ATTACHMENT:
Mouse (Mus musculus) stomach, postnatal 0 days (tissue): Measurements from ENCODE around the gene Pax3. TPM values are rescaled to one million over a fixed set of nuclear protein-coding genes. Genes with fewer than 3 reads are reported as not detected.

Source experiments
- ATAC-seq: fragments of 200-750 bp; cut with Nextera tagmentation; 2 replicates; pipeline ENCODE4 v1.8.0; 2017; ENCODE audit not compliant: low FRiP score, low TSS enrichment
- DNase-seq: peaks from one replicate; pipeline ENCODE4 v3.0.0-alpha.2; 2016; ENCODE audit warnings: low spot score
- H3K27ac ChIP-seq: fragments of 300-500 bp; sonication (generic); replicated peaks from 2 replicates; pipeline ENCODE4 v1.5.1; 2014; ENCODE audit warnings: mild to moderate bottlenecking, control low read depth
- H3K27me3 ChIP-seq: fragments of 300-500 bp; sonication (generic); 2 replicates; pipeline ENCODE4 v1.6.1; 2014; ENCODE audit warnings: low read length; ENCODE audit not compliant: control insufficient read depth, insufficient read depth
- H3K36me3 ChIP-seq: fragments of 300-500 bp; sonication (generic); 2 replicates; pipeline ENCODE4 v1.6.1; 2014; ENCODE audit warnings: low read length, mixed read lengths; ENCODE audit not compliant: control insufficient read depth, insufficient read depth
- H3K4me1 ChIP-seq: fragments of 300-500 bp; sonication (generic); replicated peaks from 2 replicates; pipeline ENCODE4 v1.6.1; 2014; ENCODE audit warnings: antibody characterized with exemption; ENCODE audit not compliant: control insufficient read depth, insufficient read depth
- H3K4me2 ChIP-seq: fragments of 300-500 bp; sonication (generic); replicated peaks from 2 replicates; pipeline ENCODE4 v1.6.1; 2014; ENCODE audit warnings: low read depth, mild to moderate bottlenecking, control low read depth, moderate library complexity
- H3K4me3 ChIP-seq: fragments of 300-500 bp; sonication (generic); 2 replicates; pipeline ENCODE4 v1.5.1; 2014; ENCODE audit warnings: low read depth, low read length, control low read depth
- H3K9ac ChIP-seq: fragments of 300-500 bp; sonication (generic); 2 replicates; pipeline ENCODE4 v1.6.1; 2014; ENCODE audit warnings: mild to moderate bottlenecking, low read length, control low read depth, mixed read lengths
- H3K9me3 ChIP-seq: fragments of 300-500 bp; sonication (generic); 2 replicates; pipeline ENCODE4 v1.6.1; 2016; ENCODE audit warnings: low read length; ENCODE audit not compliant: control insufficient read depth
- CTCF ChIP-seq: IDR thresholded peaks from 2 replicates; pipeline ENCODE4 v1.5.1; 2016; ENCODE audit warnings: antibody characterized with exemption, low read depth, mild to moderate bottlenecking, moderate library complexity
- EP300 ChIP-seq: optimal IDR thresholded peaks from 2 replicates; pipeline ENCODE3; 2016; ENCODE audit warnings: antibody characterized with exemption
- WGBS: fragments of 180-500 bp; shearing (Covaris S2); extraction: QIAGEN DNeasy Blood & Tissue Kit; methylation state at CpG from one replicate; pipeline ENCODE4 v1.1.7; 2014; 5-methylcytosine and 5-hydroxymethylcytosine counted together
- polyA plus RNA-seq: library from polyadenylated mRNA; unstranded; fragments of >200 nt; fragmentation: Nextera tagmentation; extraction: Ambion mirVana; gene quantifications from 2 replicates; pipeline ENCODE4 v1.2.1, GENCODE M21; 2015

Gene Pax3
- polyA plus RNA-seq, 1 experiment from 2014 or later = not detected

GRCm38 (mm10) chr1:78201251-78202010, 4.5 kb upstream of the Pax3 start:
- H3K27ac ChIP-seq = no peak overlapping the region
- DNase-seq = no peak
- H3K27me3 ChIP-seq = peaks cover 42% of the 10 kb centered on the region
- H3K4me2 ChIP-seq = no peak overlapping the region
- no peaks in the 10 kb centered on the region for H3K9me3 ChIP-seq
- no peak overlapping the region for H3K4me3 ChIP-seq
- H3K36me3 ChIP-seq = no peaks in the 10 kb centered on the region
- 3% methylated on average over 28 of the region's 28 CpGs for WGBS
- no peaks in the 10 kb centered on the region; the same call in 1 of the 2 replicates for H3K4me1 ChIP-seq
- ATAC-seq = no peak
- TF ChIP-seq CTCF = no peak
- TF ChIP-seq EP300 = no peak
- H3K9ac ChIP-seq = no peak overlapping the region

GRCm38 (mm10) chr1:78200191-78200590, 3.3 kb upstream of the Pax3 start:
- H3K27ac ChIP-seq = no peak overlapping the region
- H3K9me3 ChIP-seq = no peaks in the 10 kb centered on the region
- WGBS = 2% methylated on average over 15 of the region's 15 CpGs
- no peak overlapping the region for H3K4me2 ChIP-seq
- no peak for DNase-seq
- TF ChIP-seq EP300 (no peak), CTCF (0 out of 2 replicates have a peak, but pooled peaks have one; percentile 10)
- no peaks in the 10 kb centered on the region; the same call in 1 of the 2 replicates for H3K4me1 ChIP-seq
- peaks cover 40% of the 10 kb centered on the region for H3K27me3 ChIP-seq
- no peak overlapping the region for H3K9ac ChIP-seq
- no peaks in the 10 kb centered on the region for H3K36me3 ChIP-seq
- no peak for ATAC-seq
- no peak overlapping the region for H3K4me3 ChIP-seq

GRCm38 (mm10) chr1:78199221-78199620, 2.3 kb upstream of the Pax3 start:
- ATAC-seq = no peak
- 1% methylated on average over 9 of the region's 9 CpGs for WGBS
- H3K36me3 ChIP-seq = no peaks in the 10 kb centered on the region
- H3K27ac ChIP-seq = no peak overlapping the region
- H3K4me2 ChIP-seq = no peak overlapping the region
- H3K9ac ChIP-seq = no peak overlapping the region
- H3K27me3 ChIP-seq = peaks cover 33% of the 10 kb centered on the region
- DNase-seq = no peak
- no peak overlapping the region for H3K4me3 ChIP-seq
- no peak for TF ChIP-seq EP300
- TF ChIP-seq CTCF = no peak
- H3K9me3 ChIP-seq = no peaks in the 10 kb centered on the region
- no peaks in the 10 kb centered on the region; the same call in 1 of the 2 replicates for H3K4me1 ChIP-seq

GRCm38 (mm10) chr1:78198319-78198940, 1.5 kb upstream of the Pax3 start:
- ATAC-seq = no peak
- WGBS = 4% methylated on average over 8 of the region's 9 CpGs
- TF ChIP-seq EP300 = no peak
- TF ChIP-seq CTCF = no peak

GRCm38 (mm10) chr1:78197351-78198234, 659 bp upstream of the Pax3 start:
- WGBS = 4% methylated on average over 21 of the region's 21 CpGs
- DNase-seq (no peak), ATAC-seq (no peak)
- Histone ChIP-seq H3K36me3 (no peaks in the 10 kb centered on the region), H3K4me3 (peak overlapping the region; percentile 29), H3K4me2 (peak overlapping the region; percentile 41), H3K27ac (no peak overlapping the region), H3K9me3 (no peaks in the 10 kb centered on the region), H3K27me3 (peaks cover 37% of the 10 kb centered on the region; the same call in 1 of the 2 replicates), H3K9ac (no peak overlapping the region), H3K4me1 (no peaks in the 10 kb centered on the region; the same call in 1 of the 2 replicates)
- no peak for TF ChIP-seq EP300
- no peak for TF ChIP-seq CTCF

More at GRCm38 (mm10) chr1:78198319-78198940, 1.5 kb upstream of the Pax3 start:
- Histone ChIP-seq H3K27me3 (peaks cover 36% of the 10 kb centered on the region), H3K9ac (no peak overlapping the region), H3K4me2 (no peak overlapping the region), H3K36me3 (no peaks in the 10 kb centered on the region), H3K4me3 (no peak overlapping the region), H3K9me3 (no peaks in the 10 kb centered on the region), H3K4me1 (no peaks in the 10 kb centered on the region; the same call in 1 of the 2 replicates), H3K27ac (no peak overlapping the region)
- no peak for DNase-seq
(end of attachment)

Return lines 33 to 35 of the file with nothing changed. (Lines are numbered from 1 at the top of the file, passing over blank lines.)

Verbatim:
GRCm38 (mm10) chr1:78200191-78200590, 3.3 kb upstream of the Pax3 start:
- H3K27ac ChIP-seq = no peak overlapping the region
- H3K9me3 ChIP-seq = no peaks in the 10 kb centered on the region